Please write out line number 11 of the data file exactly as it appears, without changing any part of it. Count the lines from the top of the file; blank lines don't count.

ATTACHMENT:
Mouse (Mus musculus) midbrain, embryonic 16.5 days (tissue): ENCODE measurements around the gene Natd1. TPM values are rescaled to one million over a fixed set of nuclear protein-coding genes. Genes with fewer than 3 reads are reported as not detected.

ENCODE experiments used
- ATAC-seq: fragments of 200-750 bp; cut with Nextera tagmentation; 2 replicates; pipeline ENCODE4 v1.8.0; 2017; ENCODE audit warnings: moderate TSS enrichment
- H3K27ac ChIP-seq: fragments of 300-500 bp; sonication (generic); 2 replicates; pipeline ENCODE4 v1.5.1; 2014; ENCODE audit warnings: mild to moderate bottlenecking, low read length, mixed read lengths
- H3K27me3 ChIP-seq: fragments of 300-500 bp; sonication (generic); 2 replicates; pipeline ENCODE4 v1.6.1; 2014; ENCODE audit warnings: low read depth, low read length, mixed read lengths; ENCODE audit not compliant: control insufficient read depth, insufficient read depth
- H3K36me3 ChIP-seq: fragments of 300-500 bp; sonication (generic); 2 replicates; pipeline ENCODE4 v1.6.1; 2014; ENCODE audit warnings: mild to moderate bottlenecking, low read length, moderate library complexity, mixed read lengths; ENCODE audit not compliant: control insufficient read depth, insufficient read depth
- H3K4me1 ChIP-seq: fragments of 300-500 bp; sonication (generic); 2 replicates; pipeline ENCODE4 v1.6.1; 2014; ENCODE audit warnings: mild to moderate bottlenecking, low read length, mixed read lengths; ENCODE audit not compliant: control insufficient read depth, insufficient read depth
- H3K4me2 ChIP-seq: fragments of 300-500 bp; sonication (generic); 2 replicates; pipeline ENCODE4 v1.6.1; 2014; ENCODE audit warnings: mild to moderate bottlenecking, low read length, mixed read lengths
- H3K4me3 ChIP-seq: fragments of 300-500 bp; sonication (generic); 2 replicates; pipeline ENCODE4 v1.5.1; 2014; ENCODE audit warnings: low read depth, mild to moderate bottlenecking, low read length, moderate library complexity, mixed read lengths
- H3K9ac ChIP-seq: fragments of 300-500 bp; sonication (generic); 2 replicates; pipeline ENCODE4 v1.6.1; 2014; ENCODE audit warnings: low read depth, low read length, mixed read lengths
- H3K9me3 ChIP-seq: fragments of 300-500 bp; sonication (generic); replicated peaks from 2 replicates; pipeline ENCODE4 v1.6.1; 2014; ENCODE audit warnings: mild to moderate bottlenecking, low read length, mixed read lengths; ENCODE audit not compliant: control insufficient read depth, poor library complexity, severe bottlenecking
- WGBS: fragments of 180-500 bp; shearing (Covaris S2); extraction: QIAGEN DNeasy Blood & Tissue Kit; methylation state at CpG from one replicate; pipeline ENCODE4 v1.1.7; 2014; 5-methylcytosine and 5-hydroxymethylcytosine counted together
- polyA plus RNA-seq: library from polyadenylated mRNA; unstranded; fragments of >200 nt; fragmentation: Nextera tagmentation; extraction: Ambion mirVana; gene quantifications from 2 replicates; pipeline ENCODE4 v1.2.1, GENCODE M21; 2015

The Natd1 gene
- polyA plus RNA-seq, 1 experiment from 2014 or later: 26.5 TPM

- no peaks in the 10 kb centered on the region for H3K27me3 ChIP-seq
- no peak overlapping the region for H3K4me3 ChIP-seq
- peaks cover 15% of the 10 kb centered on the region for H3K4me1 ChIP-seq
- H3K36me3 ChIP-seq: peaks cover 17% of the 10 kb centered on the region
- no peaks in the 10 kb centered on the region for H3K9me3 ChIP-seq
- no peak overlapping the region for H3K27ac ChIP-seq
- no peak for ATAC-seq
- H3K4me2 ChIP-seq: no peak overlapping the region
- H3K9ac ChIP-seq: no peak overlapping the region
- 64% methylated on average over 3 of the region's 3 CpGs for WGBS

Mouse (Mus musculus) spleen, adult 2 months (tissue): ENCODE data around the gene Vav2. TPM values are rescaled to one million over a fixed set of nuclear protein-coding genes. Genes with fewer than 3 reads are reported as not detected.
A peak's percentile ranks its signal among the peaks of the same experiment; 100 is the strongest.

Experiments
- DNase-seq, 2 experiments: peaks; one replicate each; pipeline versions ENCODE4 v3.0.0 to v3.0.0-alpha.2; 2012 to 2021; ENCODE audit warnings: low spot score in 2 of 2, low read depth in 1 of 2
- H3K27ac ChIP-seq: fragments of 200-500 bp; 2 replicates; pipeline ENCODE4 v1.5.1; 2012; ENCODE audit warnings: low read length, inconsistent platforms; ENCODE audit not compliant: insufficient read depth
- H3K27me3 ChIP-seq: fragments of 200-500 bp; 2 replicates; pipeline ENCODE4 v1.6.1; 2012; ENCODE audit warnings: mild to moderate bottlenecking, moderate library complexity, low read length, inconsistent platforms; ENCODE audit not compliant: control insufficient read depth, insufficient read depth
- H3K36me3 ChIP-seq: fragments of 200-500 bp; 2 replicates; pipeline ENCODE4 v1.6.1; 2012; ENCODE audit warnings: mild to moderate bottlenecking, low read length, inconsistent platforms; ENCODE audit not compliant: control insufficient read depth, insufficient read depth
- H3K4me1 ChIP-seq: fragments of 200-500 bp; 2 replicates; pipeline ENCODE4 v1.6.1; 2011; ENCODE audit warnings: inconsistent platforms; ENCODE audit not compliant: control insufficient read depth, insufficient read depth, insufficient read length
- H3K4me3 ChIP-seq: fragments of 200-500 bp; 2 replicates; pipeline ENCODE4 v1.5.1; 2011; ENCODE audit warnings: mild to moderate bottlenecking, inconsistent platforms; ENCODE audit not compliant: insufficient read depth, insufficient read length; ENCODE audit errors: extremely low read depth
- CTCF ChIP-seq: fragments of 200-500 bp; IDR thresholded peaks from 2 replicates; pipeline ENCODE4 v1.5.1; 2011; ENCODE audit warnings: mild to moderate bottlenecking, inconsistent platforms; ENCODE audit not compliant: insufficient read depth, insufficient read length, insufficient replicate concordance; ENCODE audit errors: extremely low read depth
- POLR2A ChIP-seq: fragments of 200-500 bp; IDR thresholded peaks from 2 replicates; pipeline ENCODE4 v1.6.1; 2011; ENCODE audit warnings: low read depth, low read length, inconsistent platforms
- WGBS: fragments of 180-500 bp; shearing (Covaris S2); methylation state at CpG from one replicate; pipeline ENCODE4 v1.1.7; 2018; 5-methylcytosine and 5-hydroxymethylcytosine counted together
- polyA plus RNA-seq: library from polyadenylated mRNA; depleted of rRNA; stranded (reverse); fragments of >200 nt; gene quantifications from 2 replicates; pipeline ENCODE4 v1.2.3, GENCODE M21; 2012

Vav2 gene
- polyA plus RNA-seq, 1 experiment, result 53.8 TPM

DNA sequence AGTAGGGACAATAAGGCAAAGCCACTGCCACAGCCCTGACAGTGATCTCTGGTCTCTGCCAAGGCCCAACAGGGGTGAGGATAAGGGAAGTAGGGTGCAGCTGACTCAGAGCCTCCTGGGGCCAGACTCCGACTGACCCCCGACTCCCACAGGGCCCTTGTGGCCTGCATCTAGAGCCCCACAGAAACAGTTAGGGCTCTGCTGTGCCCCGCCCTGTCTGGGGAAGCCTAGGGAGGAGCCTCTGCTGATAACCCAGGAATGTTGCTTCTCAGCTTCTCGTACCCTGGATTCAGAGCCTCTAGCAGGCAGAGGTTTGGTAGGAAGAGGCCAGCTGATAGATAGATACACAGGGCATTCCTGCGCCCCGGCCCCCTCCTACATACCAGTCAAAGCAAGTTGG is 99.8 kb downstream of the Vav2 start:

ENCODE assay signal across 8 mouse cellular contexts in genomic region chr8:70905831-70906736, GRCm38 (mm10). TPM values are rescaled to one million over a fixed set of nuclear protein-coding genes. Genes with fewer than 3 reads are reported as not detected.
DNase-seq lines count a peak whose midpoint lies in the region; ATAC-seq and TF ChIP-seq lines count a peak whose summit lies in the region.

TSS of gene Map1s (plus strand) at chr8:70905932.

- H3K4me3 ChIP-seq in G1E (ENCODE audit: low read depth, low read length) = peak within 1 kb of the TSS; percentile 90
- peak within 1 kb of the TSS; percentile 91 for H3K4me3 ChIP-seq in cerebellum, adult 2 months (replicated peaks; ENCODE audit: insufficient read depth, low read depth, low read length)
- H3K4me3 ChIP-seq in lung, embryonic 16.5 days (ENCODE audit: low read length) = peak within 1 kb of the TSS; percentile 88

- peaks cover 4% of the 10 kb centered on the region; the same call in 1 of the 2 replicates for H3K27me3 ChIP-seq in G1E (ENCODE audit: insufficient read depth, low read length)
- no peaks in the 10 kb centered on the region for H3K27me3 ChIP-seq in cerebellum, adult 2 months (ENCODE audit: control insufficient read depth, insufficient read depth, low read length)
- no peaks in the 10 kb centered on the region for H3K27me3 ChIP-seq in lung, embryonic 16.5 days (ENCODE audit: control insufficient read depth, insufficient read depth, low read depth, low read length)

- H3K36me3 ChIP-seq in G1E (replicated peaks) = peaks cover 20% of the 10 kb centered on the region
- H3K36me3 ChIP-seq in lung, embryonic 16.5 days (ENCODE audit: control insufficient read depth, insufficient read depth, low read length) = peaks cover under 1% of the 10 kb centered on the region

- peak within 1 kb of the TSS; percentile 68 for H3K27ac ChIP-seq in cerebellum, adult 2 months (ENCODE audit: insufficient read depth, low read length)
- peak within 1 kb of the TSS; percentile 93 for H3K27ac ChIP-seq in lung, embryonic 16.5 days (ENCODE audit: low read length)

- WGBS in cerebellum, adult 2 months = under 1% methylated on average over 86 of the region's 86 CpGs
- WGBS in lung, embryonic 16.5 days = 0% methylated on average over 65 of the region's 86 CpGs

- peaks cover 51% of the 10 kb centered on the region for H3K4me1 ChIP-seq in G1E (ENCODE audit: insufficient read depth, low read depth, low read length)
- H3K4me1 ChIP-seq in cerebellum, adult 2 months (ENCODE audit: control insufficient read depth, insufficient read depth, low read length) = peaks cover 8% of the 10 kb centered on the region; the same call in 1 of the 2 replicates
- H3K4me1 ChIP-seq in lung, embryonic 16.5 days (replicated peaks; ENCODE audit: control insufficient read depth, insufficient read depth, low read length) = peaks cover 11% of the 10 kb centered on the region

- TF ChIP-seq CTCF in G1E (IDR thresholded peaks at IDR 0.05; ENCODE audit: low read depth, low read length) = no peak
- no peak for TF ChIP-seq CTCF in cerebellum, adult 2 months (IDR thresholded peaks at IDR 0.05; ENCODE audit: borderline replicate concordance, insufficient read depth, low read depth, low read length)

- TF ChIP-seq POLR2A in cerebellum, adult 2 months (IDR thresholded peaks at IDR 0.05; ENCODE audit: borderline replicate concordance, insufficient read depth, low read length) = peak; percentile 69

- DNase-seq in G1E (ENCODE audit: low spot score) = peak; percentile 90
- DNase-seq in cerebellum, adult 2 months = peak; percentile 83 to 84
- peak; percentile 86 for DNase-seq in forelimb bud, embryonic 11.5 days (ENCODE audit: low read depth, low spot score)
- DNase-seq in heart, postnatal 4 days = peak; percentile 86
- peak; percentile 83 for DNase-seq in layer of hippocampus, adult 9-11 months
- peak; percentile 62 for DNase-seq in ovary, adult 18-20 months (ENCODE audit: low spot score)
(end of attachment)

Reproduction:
- H3K9me3 ChIP-seq: fragments of 300-500 bp; sonication (generic); replicated peaks from 2 replicates; pipeline ENCODE4 v1.6.1; 2014; ENCODE audit warnings: mild to moderate bottlenecking, low read length, mixed read lengths; ENCODE audit not compliant: control insufficient read depth, poor library complexity, severe bottlenecking